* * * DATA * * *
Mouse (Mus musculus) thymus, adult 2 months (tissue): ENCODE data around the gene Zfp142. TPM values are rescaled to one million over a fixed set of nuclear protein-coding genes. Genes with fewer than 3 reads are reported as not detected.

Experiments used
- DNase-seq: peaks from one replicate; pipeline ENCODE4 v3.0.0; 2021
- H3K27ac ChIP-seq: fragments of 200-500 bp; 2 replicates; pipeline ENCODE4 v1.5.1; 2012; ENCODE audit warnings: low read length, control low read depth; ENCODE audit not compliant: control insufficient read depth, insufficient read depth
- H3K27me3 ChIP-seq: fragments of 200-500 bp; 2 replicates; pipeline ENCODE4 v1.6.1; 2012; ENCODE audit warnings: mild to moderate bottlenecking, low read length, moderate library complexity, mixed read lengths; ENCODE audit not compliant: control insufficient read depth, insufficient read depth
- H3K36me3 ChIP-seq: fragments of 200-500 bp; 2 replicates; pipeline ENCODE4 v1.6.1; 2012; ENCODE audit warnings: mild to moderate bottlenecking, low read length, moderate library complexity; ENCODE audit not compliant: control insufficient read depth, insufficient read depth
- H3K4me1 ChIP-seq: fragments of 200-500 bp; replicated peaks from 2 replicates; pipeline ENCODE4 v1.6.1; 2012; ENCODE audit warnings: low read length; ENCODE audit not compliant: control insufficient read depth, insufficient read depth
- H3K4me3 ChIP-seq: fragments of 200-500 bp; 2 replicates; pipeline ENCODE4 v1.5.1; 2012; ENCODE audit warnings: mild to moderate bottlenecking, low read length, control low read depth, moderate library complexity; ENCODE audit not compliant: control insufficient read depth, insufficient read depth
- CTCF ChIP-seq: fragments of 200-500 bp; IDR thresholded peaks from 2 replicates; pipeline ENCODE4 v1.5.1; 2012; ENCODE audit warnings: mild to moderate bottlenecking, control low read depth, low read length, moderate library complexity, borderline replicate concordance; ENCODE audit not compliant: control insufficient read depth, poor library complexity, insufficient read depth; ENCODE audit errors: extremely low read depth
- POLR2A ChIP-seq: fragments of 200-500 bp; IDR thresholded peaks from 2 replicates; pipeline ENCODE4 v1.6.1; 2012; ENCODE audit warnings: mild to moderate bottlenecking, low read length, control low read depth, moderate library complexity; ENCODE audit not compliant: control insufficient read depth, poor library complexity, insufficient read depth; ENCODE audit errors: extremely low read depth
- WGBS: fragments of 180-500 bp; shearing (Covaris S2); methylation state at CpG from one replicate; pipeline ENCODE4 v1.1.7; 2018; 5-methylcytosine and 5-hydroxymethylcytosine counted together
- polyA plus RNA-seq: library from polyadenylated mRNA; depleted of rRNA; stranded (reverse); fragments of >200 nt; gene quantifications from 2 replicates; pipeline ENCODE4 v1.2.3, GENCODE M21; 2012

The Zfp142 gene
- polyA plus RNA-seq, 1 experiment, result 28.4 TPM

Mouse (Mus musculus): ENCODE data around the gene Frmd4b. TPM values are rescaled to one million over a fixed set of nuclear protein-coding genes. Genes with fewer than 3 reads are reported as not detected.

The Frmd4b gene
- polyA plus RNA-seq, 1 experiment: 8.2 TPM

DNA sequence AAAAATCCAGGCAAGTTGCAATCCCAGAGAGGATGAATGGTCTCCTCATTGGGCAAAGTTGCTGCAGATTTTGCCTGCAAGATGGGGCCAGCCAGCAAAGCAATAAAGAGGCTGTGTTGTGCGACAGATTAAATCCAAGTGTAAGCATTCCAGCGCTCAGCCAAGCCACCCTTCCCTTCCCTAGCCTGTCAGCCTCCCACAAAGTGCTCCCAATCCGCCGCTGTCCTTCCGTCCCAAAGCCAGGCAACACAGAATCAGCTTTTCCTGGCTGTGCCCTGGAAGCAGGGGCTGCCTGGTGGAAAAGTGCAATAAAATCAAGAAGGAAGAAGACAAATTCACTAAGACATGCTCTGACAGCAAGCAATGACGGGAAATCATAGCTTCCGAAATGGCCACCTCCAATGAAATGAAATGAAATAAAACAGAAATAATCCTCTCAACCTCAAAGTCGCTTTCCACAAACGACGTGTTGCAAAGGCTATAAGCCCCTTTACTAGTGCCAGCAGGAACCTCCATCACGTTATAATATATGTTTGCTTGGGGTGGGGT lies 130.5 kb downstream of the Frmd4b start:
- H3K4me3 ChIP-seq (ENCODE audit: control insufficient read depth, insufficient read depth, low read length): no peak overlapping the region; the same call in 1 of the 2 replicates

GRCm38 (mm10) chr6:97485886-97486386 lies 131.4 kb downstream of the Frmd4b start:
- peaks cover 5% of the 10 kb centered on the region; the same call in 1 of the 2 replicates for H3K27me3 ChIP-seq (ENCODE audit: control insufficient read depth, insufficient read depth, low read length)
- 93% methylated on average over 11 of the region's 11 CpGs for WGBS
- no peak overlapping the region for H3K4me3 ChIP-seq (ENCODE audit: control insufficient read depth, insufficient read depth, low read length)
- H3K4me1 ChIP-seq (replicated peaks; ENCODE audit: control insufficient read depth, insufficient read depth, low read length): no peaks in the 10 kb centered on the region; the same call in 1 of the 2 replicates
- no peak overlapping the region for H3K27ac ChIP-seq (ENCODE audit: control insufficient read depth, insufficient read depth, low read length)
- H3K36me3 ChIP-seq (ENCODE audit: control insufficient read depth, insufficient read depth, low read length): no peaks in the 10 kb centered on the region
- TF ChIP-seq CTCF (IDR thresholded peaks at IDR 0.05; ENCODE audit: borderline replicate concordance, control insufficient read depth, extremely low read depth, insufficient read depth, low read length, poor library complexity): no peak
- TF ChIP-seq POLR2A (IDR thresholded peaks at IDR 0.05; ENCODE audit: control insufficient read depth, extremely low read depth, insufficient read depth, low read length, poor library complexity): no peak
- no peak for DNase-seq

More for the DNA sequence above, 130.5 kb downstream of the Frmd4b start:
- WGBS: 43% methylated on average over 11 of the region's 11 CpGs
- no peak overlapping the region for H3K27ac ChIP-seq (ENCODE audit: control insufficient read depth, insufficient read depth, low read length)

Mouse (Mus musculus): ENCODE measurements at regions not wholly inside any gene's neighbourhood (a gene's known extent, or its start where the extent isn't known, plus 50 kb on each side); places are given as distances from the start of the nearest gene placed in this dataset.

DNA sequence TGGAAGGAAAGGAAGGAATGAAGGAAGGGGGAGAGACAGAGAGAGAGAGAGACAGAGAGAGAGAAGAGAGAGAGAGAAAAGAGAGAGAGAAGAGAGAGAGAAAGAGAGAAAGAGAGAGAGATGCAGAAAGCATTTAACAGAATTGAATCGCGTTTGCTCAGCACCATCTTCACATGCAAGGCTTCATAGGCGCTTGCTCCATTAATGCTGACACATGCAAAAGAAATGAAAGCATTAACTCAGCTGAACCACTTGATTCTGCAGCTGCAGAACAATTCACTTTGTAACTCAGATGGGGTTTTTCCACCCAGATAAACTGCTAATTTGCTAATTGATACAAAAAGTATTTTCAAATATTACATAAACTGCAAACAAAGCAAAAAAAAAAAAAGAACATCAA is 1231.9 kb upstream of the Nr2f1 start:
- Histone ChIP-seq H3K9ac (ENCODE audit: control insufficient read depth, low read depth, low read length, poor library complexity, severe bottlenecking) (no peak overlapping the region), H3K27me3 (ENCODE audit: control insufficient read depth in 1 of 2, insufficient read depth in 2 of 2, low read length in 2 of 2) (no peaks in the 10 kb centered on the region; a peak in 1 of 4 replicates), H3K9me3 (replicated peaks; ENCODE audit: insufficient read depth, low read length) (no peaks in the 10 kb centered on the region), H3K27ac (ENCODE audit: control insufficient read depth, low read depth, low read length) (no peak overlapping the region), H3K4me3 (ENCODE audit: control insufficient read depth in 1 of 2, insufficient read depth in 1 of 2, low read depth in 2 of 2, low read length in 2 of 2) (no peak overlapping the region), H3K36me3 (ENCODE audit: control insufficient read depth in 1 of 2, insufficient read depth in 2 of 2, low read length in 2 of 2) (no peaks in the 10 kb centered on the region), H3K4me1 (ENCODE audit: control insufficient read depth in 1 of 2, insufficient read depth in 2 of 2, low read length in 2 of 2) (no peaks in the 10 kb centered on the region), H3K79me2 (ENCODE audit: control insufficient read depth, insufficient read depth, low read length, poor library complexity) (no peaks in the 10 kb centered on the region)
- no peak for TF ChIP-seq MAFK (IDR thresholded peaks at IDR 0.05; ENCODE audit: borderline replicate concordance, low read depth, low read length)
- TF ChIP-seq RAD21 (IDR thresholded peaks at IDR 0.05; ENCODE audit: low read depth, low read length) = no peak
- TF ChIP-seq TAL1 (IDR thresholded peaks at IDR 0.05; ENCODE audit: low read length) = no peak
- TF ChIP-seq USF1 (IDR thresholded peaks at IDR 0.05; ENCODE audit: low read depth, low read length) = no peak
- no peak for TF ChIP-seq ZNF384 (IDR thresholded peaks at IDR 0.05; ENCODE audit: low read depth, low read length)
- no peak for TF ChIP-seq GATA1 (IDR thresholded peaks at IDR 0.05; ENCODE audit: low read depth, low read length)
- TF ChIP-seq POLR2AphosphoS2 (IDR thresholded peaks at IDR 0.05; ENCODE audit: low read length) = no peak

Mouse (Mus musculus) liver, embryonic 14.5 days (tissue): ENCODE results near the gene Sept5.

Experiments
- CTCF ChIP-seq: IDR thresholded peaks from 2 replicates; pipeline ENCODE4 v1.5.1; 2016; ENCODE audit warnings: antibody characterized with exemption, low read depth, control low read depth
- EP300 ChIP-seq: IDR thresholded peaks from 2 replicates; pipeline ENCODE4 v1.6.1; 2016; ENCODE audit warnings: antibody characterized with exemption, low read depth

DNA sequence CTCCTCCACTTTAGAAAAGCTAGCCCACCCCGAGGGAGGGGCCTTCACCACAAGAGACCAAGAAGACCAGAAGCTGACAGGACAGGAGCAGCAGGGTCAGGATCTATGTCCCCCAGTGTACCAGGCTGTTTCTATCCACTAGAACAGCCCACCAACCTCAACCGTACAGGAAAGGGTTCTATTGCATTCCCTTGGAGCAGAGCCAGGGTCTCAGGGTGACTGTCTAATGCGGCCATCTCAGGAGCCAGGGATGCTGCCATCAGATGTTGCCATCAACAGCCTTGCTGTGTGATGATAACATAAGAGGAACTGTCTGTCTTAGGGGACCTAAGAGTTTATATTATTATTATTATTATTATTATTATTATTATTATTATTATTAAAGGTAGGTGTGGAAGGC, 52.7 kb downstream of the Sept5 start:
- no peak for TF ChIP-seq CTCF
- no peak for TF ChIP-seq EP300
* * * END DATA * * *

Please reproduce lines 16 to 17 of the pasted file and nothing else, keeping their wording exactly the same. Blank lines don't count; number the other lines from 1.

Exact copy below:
The Frmd4b gene
- polyA plus RNA-seq, 1 experiment: 8.2 TPM